OG is one who standing on his own feet, a boss is one who guarantee we gone eat….Jerry Jones money nigga you a running back, Hershel walker, Bo jack, Ricky waters, better run that dope back— Rick Ross ,“I’m a Boss.”
Slave to a label but I own my masters—Pharoahe Monch, “Desire.”
There remains in contemporary rap (mainstream, radio) an element that is counterintuitive to the essence or core of authentic Hip Hop. This element is based solely on the pursuit of a dollar without the business acumen or wherewithal to build a residential income. Yes, there are a few dollars that are being made by a chosen few but that money is not being funneled back into money making machines-businesses- that will ultimately give the rapper more income.
Rick Ross hones in on the concept by dispelling the myth of OG’s as if they are Robin Hood figures with the community always in mind. He denotes that they are “standing on their own feet.” Interestingly, he is not knocking them for their hustle but he is ultimately showing that their primary concern are themselves. They have a hustler’s mentality but they are not focused upon helping the community at large. He juxtaposes this with his defining of a boss. His use of the term boss being one who is concerned about making sure everybody gets a piece of the pie. Now this flies in the face of most of the thoughts that Hip Hop is linked with nowadays. Ross places the emphatic word “guarantee” to signify that this will happen, perceptively.
He then proceeds to develop a strategy that contradicts the status quo –ownership. He pronounces that he either has or wants Jerry Jones’ (owner of the Dallas Cowboys) money in comparison to being a simple runner like the aforementioned backs. Amos Wilson denotes in his seminal work, Blueprint for Black Power:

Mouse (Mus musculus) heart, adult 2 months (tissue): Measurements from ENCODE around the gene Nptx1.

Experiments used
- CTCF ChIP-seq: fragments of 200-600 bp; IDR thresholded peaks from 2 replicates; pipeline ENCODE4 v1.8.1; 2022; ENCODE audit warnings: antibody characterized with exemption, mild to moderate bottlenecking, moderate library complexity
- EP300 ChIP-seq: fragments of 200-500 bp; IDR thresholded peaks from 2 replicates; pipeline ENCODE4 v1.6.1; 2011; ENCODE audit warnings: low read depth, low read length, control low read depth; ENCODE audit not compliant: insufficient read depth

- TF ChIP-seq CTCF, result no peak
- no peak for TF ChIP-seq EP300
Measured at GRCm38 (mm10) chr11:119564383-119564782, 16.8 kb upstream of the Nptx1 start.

Ownership is sovereignty. The owners of the means of production in effect dominate those people who depend on them for survival and for maintaining and enhancing their quality of life. In capital societies national and multinational corporate hegemons and their satellites markedly influence the quality, rhythms, order and direction of people’s lives…
So what we have is this “primitive accumulation of wealth” (Marxist term) that situates some to work hard and own, while the others settle with the mundaness of working for a wage. Ross highlights this Marxist feat with astuteness and precision choosing to be the one that works hard and obtain ownership.
Much the same we find Pharoahe Monch, taking the same initiative to own. The very same hegemonic force is at work but the context is different. Monche accepts the fact that he is enslaved but yet he claims to be in control of his master. This paradoxical statement laced with metaphorical implications of leveraging otherss power to catapult one into greatness. The slave (noun) should be connected to the master but in the sense he is connected to the label. The label then embodies the characterization of the master but only with distributive power. So production is not suspended but is actually supplied by the master who is represented by the label. So the slave being in the (k)now, has the potential to use and control the master for his benefits-long term.
The emphasis here is that the residential income will over shadow the short term monetary gain but also allow for creative control; this allows for the slave (artist) to develop and produce what is quality for themselves instead of the corporate money machine. Albert Camus writes, “The very moment the slave refuses to obey the humiliating orders of his masters, he simultaneously rejects the condition of slavery.” So the slave has reached a point that he would not have if he had stayed complacent within the system.
The lessons learned from Ross and Monche highlight the need to rethink current mental models of greatness and strive to own. Yes there may be a time that we will be in a place of followship but that is not a place that we should stay. Ownership tests the resolve of the will to succeed through adversity. It is through adversity that change, growth and legacy is built.